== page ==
Rising defaults have led India to tighten controls on corporate bond sales, leading to a drop in the issue as a result of a long-sought market expansion target.
Proposals for rupee notes fell to 43.8 billion rupees ($ 584 million) this month, the slowest start to fiscal year 2008. This is due in part to rules that took effect on April 1st, strengthening the role of trustees for secured bonds secured by assets. Such proposals account for about 60% of India’s total emissions over the last 10 years.
The companies have overdue at least 52 billion rupees in domestic bonds so far this year, the most in a similar period. This comes as a failure as Covid-19 cases have been on the rise recently. This also reverses last year’s trend, when an unprecedented stimulus helped the pace of non-recovery to slow from all-time record in 2019
What do the new rules do?
- From this month, bondholders should assess and ensure that the bonds for securing the assets at all times are sufficient to pay the interest and the amount of the principal.
- They must conduct inspections and confirm that the issuer has the necessary authorizations from lenders in case the company creates additional fees on the asset.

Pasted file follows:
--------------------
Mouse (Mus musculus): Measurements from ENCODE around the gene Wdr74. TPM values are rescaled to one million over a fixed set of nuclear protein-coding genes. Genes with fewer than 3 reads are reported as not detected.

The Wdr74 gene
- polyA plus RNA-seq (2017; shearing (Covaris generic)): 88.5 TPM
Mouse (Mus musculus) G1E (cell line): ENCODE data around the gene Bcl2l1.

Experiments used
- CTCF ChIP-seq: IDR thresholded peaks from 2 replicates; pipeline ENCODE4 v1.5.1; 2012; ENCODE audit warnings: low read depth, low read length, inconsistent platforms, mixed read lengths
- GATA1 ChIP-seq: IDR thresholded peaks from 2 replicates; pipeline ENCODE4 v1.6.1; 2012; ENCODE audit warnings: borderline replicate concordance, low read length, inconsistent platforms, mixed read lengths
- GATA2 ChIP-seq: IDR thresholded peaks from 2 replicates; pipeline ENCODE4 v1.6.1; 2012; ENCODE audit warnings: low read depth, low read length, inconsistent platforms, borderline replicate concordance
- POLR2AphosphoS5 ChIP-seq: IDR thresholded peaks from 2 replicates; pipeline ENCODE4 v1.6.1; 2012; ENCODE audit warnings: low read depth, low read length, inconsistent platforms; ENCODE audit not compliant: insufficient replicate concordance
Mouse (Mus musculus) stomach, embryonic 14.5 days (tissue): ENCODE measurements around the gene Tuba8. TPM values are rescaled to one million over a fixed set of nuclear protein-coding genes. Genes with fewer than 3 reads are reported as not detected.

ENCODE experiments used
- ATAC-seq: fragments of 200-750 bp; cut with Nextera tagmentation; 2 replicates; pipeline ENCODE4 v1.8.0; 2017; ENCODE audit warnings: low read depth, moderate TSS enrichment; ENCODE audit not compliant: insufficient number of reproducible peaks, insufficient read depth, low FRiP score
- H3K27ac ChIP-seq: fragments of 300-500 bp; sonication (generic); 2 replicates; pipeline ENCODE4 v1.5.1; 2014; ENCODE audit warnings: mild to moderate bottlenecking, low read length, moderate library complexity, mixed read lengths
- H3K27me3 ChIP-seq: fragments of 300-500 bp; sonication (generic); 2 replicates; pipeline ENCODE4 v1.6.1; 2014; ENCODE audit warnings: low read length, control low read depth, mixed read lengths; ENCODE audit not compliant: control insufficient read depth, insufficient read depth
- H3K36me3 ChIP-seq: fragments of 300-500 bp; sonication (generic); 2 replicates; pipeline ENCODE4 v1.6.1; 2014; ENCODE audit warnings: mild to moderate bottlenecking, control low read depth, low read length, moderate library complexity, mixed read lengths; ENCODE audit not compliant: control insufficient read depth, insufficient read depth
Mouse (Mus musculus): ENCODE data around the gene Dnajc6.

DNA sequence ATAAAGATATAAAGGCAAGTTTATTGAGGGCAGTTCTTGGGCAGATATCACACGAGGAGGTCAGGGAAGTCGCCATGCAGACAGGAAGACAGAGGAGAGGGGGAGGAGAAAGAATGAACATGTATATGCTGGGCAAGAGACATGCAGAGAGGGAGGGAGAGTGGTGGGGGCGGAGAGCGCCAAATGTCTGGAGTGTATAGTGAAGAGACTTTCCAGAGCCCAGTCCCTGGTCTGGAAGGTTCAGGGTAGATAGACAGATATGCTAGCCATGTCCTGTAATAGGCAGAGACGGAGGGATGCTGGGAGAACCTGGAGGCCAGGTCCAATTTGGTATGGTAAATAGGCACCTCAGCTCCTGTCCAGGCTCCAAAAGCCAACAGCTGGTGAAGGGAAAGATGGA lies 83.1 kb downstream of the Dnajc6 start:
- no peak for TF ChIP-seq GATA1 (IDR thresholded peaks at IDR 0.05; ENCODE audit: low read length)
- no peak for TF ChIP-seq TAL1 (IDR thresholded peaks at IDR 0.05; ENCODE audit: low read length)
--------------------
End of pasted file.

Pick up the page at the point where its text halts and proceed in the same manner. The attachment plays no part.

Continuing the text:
- Trustees must also provide “certificates of due diligence” to the issuer at the time of submitting a draft tender agreement and before the notes are listed.
- Some bondholders see the slowdown in the primary market as temporary and expect the issue to intensify when companies comply with the new regulations.
- The issuance of unsecured bonds not covered by the rules may continue. Bankers say the offering of such banknotes by state-owned companies, which are willing to sell them, must continue quickly.
- Government REC Ltd. is looking for offers for 40 billion rupees of unsecured banknotes maturing in 2024 on Monday.
– With the assistance of Suyash Singhal
(Updates the number of bond sales in the second paragraph.)